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International Novelty Orchestra

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The International Novelty Quartet and The International Novelty Orchestra started appearing in record catalogues from 1922 to the 1930's, becoming extremely popular with a string of best-selling discs. No one seems to have seriously studied the different groups that were formed solely as studio units to make records, always with the xylophone and clever arrangements as a special feature. They brought together some of the best musicians in England and the United States. Information on the participants is scant. These 'house bands' released discs in Europe under the these names also.

In the United States, The International Novelty Orchestra was a pseudonym for the Victor house band conducted by Victor's musical director Nathaniel Shilkret in the Victor studios. The pseudonym was first used in March 1922. Brian Rust published the session data for US recordings in his 'American Dance Band Discography'. Between 1922 and 1927, a total of 135 tracks were recorded; 36 of these were rejected and 99 were released on Victor in the USA. Seventeen different vocalists were used but many tracks had no vocals.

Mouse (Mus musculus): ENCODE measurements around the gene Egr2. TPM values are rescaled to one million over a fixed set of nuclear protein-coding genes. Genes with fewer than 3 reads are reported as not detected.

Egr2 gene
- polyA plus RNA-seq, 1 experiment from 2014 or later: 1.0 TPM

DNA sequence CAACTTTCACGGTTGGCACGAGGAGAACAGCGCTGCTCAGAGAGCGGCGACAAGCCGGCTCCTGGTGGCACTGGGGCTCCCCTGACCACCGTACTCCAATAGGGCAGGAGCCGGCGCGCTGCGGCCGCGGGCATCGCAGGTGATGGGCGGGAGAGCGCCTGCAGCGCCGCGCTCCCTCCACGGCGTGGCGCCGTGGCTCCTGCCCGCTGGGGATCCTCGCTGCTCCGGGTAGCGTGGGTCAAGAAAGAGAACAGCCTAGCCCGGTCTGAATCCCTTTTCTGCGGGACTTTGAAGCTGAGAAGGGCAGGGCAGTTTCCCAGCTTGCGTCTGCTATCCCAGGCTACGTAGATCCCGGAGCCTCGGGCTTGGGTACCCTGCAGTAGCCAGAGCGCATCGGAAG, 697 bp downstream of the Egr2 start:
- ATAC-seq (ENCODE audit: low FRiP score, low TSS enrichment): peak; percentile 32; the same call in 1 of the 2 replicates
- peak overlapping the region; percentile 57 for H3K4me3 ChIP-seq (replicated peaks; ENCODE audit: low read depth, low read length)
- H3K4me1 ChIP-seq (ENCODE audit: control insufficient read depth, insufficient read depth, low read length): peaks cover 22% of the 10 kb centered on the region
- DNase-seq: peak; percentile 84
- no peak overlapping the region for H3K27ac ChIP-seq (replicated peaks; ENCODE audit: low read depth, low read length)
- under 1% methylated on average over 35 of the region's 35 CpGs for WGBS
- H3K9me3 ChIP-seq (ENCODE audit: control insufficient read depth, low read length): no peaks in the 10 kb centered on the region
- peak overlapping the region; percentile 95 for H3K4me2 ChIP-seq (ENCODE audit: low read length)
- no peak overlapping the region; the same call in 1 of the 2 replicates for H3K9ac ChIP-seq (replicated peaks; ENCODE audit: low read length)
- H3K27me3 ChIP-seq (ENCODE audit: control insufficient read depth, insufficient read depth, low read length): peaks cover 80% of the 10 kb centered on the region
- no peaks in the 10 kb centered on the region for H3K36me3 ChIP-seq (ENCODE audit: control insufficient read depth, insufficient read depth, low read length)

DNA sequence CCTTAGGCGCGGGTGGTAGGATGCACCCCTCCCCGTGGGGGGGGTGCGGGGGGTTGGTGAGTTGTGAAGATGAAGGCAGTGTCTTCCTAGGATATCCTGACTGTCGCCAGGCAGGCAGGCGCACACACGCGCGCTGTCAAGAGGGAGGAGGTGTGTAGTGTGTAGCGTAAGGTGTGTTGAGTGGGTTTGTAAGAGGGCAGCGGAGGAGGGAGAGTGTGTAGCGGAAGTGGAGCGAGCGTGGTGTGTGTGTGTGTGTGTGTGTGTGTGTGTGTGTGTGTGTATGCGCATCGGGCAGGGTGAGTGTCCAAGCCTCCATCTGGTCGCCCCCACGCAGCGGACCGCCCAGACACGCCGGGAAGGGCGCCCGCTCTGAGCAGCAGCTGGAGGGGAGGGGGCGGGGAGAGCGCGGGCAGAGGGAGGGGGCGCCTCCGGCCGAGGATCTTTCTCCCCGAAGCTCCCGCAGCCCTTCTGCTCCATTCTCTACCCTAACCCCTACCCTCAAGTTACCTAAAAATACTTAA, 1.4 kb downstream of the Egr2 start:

English domestic studio recordings of the same variety of music as that released in the USA also employed the names The International Novelty Quartet and The International Novelty Orchestra. The titles recorded in England seemed to be of 'foreign' material, thus giving the 'international' look. Based on unpublished data from Brian Rust's journals, some early sessions (1929-1930) [e.g., Zon T-5489 The Dickey Bird Hop] were recorded by The Bert and John Firman Orchestra. The 'Choristers Waltz', recorded on 27 January 1930, featured Sylvester Ahola (trumpet), clarinet, alto sax, Bert Read (piano), Rudy Starita (drums-vibraphone-xylophone) and was directed by John Firman. George Scott Wood directed many later recordings. Both Rudy Starita and Harry Robbins seem likely xylophonists. George Scott Wood probably played piano and/or accordion on the discs that he directed. Harry Leader may have been involved in the mid-1930s. Few vocalists have been identified, except for two tracks sung by Sam Browne on Regal Zonophone in 1932 and another two with Ronnie Hill in 1937.

In Australia, recordings by these studio bands were released on Zonophone, His Master's Voice, and Regal Zonophone. The earliest disc listed in the 1946 EMI Australian catalogue is 'Cuckoo and Lena' on Zonophone EE67 by The International Novelty Quartet [originally released in 1926 in the USA, matrix 8472 & 8473]. The first listed for The International Novelty Orchestra is 'Amoureuse and Jolly Fellows' on Zonophone EF27. Not all their recordings were still listed in this 1946 edition. Probably the most-prized vocal recording remembered is 'Silver Bell' on Regal Zonophone G-22050, recorded by The International Novelty Quartet on 22 January 1934. This track features 2 trumpets, trombone, piccolo, 2 pianos, string bass, drums/xylophone, and a vocal duet. It was classified as 'The Quartet'!

Aliases:I Compagni Allegri, Orquesta Internacional (3), Orquesta Pajaro Azul
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